Critical Context

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In content as well as form, Heartbreak House marks a turning point for George Bernard Shaw. Shaw did not abandon his earlier socialism as he abandoned, in his major productions, the well-made play, but he came to see, during the war years, that some essential changes had to take place within mankind itself before a socialist society could be realized. That is one of the themes of Back to Methuselah. Heartbreak House is a step in the evolution of this thought: A corrupt and shallow world has brought on its devastation, from which a new and quite different world must be born through the will of the life force speaking through Shotover’s wisdom and Ellie’s vitality.

Themes from earlier, primarily socialistic, plays remain. When Ellie proposes to marry Mangan for money, Shotover’s argument against it is based on Shaw’s belief, spelled out clearly in Mrs. Warren’s Profession (pb. 1898), that such a marriage is legalized prostitution. The burglar is the same kind of creation of capitalistic society as is the rent collector Lickcheese in Widowers’ Houses (pr. 1892) or Alfred Doolittle in Pygmalion (pr. 1913).

Certain other themes have changed. In Arms and the Man (pr. 1894) and The Devil’s Disciple (pr. 1897), war is the subject of comedy or comic melodrama. In Major Barbara (pr. 1905), the future could be secured by bringing together the money of industrialist Andrew Undershaft with the culture of Adolphus Cusins, through the marriage of Barbara and Cusins. World War I made much of that impossible. Shaw was sensitive to the worldwide carnage, and he was aware, too, of the implications of aerial bombardment, which put the innocent in jeopardy as never before in history. By the time he completed Heartbreak House, he had seen the downing of a zeppelin and had been horrified at how he and other onlookers had felt satisfaction as the roasting bodies of the enemy sank to earth. Nor could industrialists so easily be idealized. If Andrew Undershaft is the model millionaire of utopian idealists, Boss Mangan, with his self-serving obstructionism, is the real thing, emerging to impede the English war effort.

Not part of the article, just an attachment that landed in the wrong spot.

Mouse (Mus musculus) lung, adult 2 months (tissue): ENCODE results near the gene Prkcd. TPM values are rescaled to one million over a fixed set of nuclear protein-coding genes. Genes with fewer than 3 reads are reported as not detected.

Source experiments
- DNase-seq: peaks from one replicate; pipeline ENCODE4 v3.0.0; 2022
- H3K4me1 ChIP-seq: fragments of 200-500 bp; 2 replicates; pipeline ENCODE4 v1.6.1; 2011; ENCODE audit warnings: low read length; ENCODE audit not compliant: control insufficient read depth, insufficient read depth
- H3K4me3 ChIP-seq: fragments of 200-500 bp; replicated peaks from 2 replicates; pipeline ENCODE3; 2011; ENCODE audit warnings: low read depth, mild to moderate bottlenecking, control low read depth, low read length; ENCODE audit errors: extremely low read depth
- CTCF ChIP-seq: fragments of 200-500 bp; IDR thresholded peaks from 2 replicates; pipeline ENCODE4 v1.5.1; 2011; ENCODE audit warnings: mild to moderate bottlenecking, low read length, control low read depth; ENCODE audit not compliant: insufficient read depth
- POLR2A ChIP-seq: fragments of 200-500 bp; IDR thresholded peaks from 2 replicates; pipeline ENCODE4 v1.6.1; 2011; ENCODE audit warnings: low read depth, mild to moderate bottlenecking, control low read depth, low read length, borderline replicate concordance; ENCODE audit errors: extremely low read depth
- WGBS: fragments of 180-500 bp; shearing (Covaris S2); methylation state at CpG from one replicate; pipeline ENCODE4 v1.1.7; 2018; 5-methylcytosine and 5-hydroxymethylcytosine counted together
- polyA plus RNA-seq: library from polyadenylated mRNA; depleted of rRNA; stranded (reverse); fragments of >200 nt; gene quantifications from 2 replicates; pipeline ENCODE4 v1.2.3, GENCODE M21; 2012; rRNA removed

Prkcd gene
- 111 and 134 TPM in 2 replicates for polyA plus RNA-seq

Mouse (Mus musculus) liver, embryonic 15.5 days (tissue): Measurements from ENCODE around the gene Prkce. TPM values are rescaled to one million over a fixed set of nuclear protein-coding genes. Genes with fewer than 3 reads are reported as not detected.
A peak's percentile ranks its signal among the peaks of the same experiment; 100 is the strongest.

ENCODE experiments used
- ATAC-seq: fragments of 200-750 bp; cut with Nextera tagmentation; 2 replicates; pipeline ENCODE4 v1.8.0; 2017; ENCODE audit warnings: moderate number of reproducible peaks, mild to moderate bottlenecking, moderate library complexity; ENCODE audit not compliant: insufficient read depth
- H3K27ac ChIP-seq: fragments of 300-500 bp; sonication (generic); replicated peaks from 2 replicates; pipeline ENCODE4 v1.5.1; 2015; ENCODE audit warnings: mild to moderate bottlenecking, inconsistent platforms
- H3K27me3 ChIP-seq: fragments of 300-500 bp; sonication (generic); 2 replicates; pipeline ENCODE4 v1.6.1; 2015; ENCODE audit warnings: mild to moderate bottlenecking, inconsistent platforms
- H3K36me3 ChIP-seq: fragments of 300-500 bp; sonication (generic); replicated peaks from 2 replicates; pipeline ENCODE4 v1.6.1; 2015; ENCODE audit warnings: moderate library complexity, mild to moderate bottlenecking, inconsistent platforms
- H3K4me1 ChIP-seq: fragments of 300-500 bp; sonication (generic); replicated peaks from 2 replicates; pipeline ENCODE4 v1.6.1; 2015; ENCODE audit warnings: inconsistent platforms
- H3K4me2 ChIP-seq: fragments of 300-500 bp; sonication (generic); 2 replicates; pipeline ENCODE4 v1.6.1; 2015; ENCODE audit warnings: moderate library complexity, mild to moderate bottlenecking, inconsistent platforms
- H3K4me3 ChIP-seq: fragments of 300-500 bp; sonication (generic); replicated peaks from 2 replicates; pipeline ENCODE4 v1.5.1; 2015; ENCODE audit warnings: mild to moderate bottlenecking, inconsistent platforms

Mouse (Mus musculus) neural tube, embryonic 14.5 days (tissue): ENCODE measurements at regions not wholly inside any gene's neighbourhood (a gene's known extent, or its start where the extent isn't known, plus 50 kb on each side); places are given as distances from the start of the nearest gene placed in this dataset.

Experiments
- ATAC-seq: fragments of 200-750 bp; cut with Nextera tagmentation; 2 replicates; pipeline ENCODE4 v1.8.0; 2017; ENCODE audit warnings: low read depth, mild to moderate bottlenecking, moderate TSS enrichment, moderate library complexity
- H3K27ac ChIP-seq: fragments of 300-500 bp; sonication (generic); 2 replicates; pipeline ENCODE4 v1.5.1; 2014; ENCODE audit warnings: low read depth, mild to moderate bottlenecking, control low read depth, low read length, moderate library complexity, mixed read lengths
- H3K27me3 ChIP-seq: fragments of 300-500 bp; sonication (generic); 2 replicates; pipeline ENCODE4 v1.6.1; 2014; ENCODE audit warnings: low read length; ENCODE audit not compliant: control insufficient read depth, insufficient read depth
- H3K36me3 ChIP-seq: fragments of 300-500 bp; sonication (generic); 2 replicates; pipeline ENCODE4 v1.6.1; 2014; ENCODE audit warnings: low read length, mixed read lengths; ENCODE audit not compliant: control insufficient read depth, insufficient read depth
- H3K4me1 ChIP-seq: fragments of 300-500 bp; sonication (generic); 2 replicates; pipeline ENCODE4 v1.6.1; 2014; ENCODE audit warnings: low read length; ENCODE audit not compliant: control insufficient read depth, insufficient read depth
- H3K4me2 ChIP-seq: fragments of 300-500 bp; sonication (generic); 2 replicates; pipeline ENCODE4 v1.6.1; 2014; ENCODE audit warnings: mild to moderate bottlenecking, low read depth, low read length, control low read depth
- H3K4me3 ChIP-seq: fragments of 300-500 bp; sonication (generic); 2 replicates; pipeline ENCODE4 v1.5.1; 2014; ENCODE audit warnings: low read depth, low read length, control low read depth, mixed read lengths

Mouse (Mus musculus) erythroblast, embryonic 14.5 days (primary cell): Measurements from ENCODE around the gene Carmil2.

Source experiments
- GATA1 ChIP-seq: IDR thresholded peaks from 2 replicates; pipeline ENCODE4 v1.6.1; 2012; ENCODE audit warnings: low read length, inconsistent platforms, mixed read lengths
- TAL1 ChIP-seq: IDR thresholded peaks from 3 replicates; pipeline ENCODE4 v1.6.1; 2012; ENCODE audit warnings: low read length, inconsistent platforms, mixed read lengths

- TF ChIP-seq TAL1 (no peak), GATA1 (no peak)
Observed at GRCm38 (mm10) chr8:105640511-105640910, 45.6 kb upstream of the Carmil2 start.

Plays before Heartbreak House, then, trusted socialism to transform the world. Heartbreak House, born of the ashes of World War I, is a denial that political solutions alone can work; from that point on, while Shaw continued to be a socialist, the doctrine of creative evolutionism increasingly informed his drama. His later works manifest a greater mysticism, their forms a greater unconventionality.

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Critical Evaluation